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Chew on this: Gum loses its pop

March 21, 2014 • Business


FILE – In this Sunday Oct. 24, 2010, file photo, a garbage bin sits full of bubble gum, at Yankee Stadium, in New York. U.S. gum sales tumbled 11 percent over the past four years. (AP Photo/Kathy Kmonicek, File)

NEW YORK (AP) — Gum seems as appealing as that sticky wad on the bottom of a shoe these days.

It’s not that Americans don’t ever enjoy a stick of Trident or Orbit, the two most popular brands. They just aren’t as crazy about chomping away on the stuff as they once were, with U.S. sales tumbling 11 percent over the past four years.

No one in the industry can pinpoint a single factor that’s causing the decline — the theories include an unwillingness to shell out $2 or more for a pack in the bad economy or that advertising veered too far from underlining gum’s cavity-fighting benefits. But the biggest reason may be that people simply have more to chew on.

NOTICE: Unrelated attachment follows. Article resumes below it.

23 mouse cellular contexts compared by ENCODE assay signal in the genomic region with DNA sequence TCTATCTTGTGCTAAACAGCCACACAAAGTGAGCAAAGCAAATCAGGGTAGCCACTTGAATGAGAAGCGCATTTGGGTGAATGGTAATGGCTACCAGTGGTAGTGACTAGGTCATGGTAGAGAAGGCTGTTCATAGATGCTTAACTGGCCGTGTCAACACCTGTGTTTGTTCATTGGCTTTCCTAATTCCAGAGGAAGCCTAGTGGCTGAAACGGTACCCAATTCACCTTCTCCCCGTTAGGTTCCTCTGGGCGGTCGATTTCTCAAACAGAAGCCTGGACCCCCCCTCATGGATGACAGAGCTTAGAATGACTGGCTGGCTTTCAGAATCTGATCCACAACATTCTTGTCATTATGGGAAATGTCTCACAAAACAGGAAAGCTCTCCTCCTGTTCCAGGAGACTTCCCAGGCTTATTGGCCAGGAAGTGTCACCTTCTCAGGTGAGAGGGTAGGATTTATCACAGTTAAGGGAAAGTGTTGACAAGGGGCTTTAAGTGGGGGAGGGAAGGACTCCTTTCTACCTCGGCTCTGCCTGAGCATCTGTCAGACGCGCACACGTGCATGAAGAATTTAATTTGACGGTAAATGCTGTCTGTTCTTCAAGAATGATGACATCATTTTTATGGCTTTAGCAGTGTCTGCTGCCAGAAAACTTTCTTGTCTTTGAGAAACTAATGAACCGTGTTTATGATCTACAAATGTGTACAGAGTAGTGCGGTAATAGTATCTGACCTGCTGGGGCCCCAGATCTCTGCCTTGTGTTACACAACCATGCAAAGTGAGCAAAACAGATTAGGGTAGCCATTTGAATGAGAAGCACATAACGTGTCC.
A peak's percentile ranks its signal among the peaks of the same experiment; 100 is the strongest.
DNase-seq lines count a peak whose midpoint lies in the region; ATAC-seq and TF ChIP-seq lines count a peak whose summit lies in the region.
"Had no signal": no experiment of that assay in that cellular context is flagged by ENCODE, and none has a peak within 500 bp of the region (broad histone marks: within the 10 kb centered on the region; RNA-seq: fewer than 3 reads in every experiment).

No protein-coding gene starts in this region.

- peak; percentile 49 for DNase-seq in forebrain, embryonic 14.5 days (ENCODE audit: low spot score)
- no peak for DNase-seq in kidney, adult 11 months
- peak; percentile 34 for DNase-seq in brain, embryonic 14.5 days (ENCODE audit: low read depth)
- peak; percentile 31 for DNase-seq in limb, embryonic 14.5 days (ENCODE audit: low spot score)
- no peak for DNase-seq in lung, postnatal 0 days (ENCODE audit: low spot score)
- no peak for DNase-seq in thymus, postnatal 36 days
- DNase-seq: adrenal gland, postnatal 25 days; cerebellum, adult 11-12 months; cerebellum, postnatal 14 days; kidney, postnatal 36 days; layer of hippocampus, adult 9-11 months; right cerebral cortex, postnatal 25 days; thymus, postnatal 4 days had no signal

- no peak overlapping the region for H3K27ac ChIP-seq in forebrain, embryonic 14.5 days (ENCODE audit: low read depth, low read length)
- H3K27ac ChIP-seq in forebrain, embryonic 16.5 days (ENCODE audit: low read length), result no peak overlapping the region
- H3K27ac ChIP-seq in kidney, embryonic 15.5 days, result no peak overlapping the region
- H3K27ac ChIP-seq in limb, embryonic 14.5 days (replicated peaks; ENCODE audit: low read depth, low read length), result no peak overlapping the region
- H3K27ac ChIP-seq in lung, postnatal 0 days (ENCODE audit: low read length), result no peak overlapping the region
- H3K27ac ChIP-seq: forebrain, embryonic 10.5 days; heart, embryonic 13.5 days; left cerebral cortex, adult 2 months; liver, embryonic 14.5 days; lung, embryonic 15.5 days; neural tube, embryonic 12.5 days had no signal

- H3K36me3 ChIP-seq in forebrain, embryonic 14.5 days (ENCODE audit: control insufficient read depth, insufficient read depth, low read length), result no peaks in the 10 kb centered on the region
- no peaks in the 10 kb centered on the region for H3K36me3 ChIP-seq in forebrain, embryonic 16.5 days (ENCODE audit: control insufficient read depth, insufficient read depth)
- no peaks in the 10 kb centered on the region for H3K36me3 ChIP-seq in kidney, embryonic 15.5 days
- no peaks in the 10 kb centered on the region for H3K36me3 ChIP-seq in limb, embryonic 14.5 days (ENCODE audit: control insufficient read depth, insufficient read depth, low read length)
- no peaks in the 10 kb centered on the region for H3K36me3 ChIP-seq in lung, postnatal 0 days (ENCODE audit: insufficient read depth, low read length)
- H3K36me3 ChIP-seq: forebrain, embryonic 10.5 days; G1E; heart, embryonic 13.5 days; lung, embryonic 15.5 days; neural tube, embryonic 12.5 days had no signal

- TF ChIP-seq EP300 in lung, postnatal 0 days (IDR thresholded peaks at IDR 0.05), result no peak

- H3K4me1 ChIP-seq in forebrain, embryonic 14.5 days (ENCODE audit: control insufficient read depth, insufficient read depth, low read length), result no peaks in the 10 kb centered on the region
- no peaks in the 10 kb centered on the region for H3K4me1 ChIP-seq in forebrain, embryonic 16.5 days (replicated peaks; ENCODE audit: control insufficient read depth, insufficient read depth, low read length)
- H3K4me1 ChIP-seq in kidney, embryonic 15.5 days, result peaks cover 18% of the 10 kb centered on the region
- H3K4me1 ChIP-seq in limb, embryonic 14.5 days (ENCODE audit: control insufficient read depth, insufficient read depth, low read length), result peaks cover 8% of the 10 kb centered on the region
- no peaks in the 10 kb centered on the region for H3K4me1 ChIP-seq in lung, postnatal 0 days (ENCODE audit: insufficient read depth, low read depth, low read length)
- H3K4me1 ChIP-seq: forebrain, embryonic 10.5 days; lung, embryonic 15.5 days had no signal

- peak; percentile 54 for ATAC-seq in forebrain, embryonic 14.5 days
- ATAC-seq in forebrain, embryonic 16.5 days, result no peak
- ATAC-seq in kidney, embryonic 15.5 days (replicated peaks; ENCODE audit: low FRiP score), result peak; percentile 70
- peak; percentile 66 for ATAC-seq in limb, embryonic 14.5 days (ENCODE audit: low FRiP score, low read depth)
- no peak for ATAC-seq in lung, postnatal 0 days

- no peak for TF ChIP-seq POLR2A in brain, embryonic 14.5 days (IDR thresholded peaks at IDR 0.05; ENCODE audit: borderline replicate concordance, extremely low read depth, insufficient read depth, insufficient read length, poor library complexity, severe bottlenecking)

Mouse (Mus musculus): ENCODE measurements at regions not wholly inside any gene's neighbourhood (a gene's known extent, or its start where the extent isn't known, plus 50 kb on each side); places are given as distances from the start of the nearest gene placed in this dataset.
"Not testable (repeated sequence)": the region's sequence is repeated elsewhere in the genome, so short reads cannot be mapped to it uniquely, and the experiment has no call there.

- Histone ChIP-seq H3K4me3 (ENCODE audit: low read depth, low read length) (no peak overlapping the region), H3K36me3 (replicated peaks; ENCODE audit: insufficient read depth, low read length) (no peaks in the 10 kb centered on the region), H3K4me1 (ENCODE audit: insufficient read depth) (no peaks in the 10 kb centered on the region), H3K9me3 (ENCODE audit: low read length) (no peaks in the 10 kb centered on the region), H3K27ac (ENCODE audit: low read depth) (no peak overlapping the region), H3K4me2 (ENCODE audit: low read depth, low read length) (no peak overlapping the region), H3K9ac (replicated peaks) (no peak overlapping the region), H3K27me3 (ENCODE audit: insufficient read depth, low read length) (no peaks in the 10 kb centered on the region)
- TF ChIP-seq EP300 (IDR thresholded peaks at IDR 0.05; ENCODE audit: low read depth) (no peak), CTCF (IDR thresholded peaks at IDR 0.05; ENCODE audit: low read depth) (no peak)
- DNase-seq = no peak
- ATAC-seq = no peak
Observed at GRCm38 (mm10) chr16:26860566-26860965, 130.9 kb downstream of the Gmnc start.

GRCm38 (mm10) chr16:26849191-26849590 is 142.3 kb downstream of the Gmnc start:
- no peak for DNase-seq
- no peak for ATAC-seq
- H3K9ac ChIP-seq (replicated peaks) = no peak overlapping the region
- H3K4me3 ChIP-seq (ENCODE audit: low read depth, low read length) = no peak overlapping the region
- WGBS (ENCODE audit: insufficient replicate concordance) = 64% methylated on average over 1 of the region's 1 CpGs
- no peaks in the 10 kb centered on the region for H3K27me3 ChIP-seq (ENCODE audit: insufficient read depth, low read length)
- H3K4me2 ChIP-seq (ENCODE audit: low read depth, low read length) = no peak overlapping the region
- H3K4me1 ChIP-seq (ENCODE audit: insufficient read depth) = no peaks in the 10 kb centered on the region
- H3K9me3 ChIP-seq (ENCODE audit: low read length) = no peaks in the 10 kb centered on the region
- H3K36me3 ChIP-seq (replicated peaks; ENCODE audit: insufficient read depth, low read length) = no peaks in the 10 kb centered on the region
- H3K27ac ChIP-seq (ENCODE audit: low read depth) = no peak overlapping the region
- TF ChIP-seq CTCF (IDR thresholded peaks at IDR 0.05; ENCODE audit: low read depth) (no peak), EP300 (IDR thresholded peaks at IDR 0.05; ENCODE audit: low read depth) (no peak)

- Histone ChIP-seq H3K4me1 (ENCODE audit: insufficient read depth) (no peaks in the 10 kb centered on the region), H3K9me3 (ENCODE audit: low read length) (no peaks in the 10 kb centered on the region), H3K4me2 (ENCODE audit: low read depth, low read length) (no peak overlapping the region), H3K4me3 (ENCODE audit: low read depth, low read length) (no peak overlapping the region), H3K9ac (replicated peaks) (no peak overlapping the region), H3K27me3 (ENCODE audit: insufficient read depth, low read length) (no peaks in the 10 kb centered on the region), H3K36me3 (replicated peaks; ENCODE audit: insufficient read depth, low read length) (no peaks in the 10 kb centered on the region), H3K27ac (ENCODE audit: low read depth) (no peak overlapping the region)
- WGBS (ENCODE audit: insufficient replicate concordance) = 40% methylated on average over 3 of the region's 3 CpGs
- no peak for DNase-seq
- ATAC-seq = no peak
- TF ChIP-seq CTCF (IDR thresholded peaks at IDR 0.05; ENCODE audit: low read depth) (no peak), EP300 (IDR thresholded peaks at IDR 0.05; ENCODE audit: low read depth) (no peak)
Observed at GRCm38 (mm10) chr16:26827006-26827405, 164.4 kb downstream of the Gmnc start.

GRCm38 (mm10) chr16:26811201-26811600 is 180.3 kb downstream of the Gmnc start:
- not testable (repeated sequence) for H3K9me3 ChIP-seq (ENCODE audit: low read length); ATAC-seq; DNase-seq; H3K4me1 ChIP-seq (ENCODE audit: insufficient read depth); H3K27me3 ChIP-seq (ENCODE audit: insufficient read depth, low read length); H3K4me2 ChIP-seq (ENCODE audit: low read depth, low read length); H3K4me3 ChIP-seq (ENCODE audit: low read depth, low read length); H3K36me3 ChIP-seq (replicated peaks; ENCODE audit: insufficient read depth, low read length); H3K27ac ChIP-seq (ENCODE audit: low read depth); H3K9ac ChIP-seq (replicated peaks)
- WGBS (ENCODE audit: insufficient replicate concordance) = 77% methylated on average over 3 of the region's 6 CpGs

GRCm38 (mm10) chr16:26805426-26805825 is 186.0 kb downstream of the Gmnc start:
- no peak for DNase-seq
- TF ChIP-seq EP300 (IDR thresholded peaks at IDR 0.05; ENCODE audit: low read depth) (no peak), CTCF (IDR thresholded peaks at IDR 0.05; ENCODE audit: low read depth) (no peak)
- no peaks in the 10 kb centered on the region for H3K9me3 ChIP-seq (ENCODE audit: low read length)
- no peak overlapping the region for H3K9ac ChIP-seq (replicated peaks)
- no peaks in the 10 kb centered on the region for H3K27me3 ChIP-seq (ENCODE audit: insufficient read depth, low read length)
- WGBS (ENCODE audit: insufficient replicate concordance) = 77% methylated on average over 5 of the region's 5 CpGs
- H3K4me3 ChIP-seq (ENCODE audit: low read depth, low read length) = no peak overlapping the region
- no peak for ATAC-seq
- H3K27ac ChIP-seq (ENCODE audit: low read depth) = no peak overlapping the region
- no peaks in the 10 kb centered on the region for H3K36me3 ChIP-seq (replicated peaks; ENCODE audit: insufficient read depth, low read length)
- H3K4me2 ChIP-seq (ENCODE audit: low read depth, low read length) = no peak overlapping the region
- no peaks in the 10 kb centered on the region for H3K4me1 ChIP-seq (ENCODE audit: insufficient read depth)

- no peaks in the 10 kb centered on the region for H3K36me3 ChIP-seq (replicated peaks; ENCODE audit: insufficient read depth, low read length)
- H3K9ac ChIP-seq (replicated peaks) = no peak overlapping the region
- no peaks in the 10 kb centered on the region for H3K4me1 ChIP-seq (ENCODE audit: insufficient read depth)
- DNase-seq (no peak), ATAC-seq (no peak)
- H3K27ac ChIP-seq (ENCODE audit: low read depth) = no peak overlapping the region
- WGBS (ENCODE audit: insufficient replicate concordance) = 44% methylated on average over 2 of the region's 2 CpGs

From designer mints to fruit chews, candy companies have invented plenty of other ways to get a sugar fix or battle bad breath and anxiety. The alternatives don’t come with gum’s unpleasant characteristics either, like the question of whether to spit out or gulp the remains. They’re also less likely to annoy parents, co-workers or romantic interests.

“You talk to someone and they’re just chomping on gum,” said Matt Smith, a 46-year-old who lives Albany, N.Y. and hates gum so much he refers to it only by its first letter. “If you substitute gum for any other food, like mashed potatoes, would you find that acceptable? It’s disgusting.”

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